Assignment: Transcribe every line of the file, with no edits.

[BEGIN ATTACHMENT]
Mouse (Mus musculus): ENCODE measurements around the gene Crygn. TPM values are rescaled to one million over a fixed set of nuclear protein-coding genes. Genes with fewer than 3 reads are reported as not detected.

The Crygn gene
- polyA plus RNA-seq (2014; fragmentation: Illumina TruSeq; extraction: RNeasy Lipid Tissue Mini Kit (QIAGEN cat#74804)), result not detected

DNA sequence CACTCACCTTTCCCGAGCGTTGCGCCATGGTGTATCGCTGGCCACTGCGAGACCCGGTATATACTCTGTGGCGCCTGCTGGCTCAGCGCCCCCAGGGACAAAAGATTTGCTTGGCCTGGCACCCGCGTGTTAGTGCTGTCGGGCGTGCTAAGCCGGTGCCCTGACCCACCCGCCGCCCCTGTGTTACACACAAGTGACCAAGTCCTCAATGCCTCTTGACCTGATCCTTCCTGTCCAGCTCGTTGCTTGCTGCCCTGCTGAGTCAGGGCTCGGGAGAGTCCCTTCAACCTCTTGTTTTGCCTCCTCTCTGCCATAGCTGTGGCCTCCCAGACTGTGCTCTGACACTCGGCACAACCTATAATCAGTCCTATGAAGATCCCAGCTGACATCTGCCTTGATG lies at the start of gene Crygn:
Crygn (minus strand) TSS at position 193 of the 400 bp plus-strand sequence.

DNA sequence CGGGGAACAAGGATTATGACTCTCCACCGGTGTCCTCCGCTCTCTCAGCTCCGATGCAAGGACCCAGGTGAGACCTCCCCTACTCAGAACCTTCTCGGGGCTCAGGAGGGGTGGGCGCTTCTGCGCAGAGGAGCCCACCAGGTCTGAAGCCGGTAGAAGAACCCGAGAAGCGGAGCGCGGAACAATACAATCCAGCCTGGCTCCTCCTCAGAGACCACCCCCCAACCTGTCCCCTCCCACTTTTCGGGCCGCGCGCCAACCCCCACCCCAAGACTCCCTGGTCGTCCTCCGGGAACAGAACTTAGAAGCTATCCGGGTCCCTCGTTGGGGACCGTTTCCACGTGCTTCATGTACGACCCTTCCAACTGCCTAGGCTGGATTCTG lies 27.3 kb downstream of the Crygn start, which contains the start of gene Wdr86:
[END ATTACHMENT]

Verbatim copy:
Mouse (Mus musculus): ENCODE measurements around the gene Crygn. TPM values are rescaled to one million over a fixed set of nuclear protein-coding genes. Genes with fewer than 3 reads are reported as not detected.

The Crygn gene
- polyA plus RNA-seq (2014; fragmentation: Illumina TruSeq; extraction: RNeasy Lipid Tissue Mini Kit (QIAGEN cat#74804)), result not detected

DNA sequence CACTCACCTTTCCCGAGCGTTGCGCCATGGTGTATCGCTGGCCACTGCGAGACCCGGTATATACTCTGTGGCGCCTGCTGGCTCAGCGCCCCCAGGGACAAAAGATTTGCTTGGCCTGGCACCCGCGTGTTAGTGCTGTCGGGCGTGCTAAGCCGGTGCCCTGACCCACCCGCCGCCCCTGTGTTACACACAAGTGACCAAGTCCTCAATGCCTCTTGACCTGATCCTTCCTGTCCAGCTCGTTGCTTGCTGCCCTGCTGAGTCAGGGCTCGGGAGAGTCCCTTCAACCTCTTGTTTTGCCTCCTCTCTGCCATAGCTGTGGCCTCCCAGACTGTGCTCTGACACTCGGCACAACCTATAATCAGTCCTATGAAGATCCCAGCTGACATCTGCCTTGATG lies at the start of gene Crygn:
Crygn (minus strand) TSS at position 193 of the 400 bp plus-strand sequence.

DNA sequence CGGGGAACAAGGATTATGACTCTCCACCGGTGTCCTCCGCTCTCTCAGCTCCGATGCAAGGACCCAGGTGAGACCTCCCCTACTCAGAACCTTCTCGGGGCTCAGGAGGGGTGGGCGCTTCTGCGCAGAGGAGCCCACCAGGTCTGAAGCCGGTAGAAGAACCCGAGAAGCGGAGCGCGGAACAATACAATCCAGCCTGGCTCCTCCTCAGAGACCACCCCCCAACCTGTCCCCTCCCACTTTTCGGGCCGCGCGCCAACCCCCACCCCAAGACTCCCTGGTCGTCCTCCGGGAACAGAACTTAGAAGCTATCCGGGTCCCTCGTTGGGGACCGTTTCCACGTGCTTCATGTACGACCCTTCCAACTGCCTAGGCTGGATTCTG lies 27.3 kb downstream of the Crygn start, which contains the start of gene Wdr86: